Plans to build cnc 3 axis router table, expandable dining table plans - For You

Categories: Wood Shoe Rack Plans | Author: admin 27.07.2015

This Instructable is the first in a series documenting the construction of a DIY 3 axis CNC router.
I supplied my own materials and provided the sweat equity to build my parts from aluminum bar stock.  during the process I learned quite a bit about machining and taught the students more about CNC Router tables.
I wanted to make the X axis easier to adjust and keep in aligned to the  angle iron guide rails.  I also wanted to make the X axis extrusion less prone to flexing. On the X axis carriage I widened the bearing mount rods and eliminated the threaded rods in favor of a shaft and spacer bushing.
The new Aluminum CNC Router build  has one other benefit I was not counting on.  It is able to lift significantly more weight on the Z axis. I have plans for an MDF version available but have not decided if I should make plans for the aluminum available. This is also my entry for the Universal Laser Cutter Contest.The goal of this Instructable is not to show a full step by step progression but rather to pass along my experiences with making my own CNC.
I am constantly modifying my 3 axis CNC Router table to add new features and functionality.

I turned the spacer bushings on a  metal lathe to ensure a tight fit.  I also added an adjustable bottom bearing system with set screws to lock the carriage in place. The major Z axis change from the first version is to do away with the lead screw in favor of a Rack & Pinion system. This step shows the progression of the Z axis - this was the most complex and time consuming assembly to manufacture. I have slowly been tweaking the machines construction for the last 4 years to the point that it is now a distant cousin to the original 3 Axis CNC Router with MDF carriages and Lead screws. I spent a good deal of time on that modification (The Warp Drive Project) and even made plans available. I designed this machine for the sculpture department to primarily cut soft material (foam, wax, some plastic and wood).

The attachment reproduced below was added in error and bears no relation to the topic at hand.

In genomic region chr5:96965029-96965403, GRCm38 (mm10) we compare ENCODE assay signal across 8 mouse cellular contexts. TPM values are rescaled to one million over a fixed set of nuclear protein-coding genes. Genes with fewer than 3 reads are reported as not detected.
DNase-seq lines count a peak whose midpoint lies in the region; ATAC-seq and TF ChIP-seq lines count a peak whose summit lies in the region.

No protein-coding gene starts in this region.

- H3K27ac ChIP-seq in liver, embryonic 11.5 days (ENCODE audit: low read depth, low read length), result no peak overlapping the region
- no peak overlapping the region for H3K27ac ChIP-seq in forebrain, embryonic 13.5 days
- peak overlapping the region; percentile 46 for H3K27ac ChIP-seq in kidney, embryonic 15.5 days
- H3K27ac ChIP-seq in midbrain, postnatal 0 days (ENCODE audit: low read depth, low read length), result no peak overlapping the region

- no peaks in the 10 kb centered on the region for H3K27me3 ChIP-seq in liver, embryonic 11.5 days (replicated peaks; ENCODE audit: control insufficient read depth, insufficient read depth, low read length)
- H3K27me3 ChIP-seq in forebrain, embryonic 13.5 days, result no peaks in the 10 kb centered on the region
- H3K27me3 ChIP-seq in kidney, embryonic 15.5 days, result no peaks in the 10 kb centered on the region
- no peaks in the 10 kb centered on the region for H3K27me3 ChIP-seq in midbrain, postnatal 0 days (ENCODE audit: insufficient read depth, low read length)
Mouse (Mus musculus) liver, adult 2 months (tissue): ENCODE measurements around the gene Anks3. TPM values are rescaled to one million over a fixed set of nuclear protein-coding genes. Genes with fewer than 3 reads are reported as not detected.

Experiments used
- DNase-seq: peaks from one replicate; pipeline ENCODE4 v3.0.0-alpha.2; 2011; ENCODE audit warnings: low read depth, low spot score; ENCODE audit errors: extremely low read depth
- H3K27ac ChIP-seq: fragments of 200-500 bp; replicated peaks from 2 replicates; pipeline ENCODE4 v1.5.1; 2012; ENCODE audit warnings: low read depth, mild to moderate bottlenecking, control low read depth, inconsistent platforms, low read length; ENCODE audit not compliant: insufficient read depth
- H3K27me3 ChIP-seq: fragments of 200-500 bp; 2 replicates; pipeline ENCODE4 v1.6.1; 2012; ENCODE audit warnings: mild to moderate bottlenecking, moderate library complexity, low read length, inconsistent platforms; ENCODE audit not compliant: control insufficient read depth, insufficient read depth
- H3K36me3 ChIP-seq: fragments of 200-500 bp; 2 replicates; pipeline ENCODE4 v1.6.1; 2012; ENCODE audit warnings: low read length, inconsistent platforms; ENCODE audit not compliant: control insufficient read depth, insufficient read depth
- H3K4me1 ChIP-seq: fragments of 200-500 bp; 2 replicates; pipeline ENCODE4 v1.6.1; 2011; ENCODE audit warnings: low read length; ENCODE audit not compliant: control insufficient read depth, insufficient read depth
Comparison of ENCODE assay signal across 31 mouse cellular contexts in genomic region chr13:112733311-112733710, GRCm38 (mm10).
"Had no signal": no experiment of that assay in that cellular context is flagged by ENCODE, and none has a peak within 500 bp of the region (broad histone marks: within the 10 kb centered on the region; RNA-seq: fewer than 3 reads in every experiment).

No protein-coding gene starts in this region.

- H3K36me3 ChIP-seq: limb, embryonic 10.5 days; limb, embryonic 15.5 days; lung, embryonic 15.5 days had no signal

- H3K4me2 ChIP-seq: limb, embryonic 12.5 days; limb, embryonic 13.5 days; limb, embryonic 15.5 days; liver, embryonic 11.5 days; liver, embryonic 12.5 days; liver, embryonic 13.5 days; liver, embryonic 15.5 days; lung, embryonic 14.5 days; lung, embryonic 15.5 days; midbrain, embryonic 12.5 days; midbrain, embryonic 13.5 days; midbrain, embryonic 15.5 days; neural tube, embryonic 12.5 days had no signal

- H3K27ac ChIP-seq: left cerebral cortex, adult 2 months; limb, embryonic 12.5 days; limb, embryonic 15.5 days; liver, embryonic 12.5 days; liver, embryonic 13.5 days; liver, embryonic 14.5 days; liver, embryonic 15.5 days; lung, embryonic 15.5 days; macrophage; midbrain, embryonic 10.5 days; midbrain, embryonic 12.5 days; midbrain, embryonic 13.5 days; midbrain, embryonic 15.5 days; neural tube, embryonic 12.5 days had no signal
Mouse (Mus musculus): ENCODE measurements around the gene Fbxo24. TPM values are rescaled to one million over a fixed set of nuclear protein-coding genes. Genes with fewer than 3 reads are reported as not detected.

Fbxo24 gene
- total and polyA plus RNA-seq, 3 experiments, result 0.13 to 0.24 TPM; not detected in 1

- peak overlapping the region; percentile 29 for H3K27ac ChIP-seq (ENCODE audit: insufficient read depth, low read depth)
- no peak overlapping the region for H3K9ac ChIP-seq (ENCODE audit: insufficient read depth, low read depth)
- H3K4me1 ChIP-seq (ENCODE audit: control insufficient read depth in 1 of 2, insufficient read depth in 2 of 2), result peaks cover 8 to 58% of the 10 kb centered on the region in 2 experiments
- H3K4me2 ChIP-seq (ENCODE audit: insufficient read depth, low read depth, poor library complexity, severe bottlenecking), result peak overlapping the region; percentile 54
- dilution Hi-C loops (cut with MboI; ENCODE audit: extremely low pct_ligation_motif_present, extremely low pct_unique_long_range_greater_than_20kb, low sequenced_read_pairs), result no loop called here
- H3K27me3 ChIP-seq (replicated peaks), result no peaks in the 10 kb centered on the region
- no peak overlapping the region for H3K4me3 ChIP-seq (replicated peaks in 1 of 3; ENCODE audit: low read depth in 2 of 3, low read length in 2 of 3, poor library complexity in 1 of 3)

Each upgrade has worked  better than the previous version so I decided make an aluminum CNC router build.
I was fortunate to have the chance to work along side the Mechanical Engineering Technology students at Morrisville State College  and help  the  students make A CNC Router table.

I have yet to see any flexing on the machine we built at the college (which uses the same 8020 mounting scheme. There is a smooth surface for the CNCRP drives to rotate on and a threaded stud for the lock nut.
Besides that, I got a great deal of pleasure from experimenting and building things in a new way.
I choose these plans a jumping off point - extracting what I needed and adding to the design to fit my needs. I really like the dual lead screw design - it has given us a lot of flexibility to have a movable table underneath the machine. Linear motion control, next to the drive train, is often the most expensive system on a CNC device and the Solsylva plans present a simple yet elegant solution to cutting the cost of linear movement buy using roller skate bearings, angle iron, and EMT conduit.

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